The Power of Networks Lets Scientists Unravel the Complex Control of Biological Processes
News Jun 18, 2007
Scientists at the Samuel Lunenfeld Research Institute of Mount Sinai Hospital (Canada), the European Molecular Biology Laboratory (Germany), and Massachusetts Institute of Technology (USA) have created a new computational method called NetworKIN.
The method uses biological networks to identify relationships between molecules. In a cover story featured in the 14 June 2007 edition of the journal Cell, the scientists report insights into the regulation of protein networks that will ultimately help to target human disease.
“Thousands of proteins can be changed (via phosphorylation) but until now, it has not been possible to know which protein has made the change,” states Dr. Tony Pawson, distinguished investigator at the Lunenfeld.
Proteins are the functional agents that carry out all processes in a cell. But they only rarely act alone. Instead they accomplish their effects as part of big networks. How proteins interact in these networks often depends on phosphorylation, the addition of a phosphate at specific sites on a protein. Kinases are proteins that bring about the phosphorylation of other proteins and in this way regulate all cellular processes.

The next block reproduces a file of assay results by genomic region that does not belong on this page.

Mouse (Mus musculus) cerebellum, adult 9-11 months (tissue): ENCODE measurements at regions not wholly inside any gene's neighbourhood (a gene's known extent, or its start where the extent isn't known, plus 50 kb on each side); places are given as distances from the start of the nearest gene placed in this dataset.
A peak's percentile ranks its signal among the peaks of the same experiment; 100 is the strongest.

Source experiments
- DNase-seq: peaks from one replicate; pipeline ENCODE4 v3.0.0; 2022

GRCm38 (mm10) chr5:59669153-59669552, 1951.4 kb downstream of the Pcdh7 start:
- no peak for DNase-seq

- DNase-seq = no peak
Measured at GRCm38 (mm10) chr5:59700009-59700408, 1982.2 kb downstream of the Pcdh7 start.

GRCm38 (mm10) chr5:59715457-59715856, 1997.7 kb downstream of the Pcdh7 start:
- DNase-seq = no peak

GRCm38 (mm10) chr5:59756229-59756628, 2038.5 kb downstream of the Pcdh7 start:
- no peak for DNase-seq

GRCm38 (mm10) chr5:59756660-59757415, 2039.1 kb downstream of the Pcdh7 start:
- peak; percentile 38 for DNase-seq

“Our method works a bit like getting a recommendation from Amazon,” says Dr. Peer Bork, group leader at EMBL. “The fact that certain books have been bought by the same customers tells you that they have something in common. In the same way biological networks tell us about shared features between different proteins. These help us predicting which kinases are likely to act on them.”
“By getting a network-wide view, multiple aberrant genes of kinase-controlled processes are more easily targeted,” states Dr. Rune Linding, postdoctoral fellow, Samuel Lunenfeld Research Institute. “In the future, the treatment of complex human diseases will be treated by targeting multiple genes.” Complex diseases like cancer often contain defects in several processes controlled by kinases.
As the world struggles to meet the increasing demand for energy, coupled with the rising levels of CO2 in the atmosphere from deforestation and the use of fossil fuels, photosynthesis in nature simply cannot keep up with the carbon cycle. In a recent paper, researchers report significant progress in optimizing systems that mimic the first stage of photosynthesis, capturing and harnessing light energy from the sun.